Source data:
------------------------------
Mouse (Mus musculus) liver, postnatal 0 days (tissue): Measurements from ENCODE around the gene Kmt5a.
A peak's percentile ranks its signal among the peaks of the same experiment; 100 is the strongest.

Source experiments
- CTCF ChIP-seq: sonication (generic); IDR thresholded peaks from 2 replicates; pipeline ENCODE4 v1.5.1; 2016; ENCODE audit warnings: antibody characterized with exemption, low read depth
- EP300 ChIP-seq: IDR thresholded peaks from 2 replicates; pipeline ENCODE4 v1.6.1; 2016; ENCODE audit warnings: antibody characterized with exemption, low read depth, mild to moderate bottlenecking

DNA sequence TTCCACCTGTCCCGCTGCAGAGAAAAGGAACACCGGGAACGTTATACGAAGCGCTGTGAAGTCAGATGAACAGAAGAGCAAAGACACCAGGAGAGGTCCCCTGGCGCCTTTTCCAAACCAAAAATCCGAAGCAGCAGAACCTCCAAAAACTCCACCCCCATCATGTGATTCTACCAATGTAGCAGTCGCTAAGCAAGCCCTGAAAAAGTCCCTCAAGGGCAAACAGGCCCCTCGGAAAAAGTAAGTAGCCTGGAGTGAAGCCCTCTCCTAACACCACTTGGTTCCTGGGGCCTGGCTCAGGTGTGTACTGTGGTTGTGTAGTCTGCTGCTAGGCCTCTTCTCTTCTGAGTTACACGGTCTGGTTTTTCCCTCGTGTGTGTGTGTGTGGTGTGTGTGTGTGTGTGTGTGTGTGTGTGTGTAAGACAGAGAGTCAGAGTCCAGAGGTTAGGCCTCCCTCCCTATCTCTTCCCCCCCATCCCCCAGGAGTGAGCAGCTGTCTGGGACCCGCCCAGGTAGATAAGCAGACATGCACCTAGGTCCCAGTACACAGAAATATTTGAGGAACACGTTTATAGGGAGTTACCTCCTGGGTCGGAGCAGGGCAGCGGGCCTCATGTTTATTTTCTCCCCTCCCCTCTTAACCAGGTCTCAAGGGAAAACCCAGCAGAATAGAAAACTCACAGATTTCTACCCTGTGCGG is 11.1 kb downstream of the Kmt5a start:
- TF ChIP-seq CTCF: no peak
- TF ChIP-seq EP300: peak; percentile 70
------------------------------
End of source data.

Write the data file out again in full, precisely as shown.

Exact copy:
Mouse (Mus musculus) liver, postnatal 0 days (tissue): Measurements from ENCODE around the gene Kmt5a.
A peak's percentile ranks its signal among the peaks of the same experiment; 100 is the strongest.

Source experiments
- CTCF ChIP-seq: sonication (generic); IDR thresholded peaks from 2 replicates; pipeline ENCODE4 v1.5.1; 2016; ENCODE audit warnings: antibody characterized with exemption, low read depth
- EP300 ChIP-seq: IDR thresholded peaks from 2 replicates; pipeline ENCODE4 v1.6.1; 2016; ENCODE audit warnings: antibody characterized with exemption, low read depth, mild to moderate bottlenecking

DNA sequence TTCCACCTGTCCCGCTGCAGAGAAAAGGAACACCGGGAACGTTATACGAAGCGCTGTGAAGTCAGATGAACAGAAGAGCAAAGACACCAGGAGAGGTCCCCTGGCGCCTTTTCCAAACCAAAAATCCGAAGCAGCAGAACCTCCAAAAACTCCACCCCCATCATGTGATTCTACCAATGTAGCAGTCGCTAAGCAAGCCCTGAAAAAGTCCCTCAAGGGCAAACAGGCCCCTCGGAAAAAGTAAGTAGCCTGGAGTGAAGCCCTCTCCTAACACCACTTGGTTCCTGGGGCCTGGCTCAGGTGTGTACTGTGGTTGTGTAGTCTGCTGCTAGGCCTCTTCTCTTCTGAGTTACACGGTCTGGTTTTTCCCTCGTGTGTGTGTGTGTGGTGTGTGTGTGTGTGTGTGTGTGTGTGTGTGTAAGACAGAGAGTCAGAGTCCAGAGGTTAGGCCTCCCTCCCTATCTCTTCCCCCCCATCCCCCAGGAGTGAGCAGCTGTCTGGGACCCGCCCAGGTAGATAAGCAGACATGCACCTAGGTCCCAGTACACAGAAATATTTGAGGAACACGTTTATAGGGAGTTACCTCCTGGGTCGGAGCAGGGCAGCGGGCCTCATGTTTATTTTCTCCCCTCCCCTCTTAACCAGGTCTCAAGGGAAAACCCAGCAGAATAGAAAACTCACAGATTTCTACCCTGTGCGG is 11.1 kb downstream of the Kmt5a start:
- TF ChIP-seq CTCF: no peak
- TF ChIP-seq EP300: peak; percentile 70